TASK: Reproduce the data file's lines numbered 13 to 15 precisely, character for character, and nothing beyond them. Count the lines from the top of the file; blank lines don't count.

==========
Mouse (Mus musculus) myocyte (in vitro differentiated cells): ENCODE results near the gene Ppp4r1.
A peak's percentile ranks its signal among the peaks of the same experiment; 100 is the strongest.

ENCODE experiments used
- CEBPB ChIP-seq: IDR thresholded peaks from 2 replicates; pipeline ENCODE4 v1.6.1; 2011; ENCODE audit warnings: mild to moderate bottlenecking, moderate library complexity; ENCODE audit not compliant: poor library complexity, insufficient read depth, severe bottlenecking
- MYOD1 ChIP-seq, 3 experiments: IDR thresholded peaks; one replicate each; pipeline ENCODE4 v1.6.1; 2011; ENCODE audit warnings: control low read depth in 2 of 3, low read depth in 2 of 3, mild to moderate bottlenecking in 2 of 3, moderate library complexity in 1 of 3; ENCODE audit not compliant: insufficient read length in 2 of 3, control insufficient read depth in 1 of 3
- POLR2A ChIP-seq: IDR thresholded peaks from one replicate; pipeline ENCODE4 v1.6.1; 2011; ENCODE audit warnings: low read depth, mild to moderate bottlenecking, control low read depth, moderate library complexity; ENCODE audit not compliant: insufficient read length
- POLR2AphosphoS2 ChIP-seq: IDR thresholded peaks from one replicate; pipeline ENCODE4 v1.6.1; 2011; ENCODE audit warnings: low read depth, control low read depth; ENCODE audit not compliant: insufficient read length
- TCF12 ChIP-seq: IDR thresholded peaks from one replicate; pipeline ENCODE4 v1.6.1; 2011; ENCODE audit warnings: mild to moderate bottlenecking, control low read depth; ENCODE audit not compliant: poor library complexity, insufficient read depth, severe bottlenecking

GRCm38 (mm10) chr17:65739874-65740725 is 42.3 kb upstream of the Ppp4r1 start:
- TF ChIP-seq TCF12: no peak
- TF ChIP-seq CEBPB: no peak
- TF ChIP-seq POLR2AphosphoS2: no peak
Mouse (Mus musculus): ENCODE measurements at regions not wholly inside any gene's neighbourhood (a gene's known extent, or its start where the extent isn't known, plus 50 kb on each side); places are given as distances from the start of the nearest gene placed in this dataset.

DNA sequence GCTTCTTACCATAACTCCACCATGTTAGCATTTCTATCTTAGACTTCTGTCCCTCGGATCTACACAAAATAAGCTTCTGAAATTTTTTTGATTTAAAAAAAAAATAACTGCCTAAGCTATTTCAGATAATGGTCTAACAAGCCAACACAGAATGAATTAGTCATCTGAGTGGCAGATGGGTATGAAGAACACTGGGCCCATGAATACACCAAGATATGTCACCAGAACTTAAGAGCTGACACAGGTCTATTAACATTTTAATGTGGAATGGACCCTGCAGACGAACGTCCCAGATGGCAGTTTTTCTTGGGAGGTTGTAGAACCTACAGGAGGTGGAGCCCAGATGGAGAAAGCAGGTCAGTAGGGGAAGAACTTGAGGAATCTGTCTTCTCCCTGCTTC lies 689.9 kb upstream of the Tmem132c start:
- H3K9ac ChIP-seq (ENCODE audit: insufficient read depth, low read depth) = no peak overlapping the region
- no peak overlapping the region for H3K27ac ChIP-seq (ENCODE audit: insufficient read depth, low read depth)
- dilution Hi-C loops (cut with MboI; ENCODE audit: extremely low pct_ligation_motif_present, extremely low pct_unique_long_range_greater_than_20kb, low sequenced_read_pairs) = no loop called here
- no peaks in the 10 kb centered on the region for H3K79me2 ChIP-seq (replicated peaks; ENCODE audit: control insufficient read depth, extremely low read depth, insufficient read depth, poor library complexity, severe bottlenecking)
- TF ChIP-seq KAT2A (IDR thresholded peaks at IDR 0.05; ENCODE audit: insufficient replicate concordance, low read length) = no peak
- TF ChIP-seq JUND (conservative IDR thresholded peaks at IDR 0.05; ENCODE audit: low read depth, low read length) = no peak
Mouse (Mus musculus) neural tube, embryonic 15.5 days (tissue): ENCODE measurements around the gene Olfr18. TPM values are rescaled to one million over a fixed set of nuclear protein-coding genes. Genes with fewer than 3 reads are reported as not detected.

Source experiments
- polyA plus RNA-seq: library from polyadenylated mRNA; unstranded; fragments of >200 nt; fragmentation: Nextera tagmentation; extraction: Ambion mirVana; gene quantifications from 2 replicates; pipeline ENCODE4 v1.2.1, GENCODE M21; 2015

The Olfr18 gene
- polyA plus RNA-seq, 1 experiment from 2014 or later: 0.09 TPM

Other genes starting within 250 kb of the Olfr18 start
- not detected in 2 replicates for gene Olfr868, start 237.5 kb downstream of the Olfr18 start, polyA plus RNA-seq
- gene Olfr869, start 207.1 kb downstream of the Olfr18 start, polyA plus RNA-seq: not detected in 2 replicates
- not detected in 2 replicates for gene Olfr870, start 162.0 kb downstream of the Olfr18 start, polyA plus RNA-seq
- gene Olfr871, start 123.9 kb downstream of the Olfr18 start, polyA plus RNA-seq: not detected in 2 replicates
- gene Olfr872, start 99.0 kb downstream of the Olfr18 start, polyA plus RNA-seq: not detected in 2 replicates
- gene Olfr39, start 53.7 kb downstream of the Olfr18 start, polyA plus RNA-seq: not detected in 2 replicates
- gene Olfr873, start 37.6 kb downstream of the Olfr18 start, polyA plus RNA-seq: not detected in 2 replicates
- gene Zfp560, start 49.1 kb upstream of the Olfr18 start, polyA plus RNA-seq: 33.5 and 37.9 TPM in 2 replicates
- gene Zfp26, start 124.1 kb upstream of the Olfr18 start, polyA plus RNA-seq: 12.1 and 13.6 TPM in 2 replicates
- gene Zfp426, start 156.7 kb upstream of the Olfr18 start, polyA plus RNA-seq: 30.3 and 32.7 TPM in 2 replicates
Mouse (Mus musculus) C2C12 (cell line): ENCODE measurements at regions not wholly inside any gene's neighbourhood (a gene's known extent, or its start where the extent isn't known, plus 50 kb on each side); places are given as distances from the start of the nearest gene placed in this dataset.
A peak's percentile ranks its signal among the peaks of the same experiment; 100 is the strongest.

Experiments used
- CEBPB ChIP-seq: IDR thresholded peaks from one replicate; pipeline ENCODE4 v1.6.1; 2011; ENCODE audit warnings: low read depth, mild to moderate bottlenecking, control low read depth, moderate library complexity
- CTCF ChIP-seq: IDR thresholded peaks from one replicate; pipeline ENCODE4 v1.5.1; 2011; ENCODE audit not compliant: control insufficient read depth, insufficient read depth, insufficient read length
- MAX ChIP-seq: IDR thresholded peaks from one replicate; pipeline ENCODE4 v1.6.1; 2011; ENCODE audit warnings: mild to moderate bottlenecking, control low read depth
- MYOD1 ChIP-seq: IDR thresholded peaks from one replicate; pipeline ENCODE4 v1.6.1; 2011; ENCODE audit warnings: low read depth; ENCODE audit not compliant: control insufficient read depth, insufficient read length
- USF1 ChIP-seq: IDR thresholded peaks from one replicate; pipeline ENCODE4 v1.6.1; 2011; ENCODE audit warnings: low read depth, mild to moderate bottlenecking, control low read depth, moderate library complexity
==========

Mouse (Mus musculus): ENCODE measurements at regions not wholly inside any gene's neighbourhood (a gene's known extent, or its start where the extent isn't known, plus 50 kb on each side); places are given as distances from the start of the nearest gene placed in this dataset.

DNA sequence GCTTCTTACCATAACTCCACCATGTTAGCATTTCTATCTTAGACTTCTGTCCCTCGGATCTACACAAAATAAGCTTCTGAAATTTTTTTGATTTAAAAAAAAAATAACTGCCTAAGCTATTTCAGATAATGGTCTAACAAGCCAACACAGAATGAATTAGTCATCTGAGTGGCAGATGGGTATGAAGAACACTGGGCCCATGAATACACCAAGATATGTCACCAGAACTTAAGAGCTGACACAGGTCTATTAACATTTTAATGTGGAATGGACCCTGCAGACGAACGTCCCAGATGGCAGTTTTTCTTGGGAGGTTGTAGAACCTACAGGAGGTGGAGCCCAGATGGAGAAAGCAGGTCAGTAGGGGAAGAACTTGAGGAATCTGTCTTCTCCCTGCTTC lies 689.9 kb upstream of the Tmem132c start:
- H3K9ac ChIP-seq (ENCODE audit: insufficient read depth, low read depth) = no peak overlapping the region